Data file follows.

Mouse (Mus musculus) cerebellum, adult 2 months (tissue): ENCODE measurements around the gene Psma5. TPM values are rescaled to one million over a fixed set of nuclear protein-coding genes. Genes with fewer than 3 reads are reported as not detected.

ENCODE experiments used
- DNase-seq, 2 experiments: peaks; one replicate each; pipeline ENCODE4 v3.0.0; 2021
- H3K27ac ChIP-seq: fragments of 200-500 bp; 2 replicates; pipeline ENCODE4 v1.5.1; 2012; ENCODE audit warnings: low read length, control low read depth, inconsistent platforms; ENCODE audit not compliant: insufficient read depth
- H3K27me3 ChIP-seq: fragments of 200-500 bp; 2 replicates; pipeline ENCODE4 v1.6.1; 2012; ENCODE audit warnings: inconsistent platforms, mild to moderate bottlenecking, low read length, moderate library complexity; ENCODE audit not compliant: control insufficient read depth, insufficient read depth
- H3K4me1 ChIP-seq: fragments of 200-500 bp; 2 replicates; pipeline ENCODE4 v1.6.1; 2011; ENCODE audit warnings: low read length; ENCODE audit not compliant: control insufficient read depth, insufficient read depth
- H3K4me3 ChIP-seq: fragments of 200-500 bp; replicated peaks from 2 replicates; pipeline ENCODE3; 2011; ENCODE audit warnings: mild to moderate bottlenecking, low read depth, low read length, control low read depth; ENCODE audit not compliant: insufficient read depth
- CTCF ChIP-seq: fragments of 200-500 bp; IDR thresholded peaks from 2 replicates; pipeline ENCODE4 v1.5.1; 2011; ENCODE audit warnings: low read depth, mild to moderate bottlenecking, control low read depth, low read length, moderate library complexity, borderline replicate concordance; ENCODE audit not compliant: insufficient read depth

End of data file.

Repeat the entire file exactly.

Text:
Mouse (Mus musculus) cerebellum, adult 2 months (tissue): ENCODE measurements around the gene Psma5. TPM values are rescaled to one million over a fixed set of nuclear protein-coding genes. Genes with fewer than 3 reads are reported as not detected.

ENCODE experiments used
- DNase-seq, 2 experiments: peaks; one replicate each; pipeline ENCODE4 v3.0.0; 2021
- H3K27ac ChIP-seq: fragments of 200-500 bp; 2 replicates; pipeline ENCODE4 v1.5.1; 2012; ENCODE audit warnings: low read length, control low read depth, inconsistent platforms; ENCODE audit not compliant: insufficient read depth
- H3K27me3 ChIP-seq: fragments of 200-500 bp; 2 replicates; pipeline ENCODE4 v1.6.1; 2012; ENCODE audit warnings: inconsistent platforms, mild to moderate bottlenecking, low read length, moderate library complexity; ENCODE audit not compliant: control insufficient read depth, insufficient read depth
- H3K4me1 ChIP-seq: fragments of 200-500 bp; 2 replicates; pipeline ENCODE4 v1.6.1; 2011; ENCODE audit warnings: low read length; ENCODE audit not compliant: control insufficient read depth, insufficient read depth
- H3K4me3 ChIP-seq: fragments of 200-500 bp; replicated peaks from 2 replicates; pipeline ENCODE3; 2011; ENCODE audit warnings: mild to moderate bottlenecking, low read depth, low read length, control low read depth; ENCODE audit not compliant: insufficient read depth
- CTCF ChIP-seq: fragments of 200-500 bp; IDR thresholded peaks from 2 replicates; pipeline ENCODE4 v1.5.1; 2011; ENCODE audit warnings: low read depth, mild to moderate bottlenecking, control low read depth, low read length, moderate library complexity, borderline replicate concordance; ENCODE audit not compliant: insufficient read depth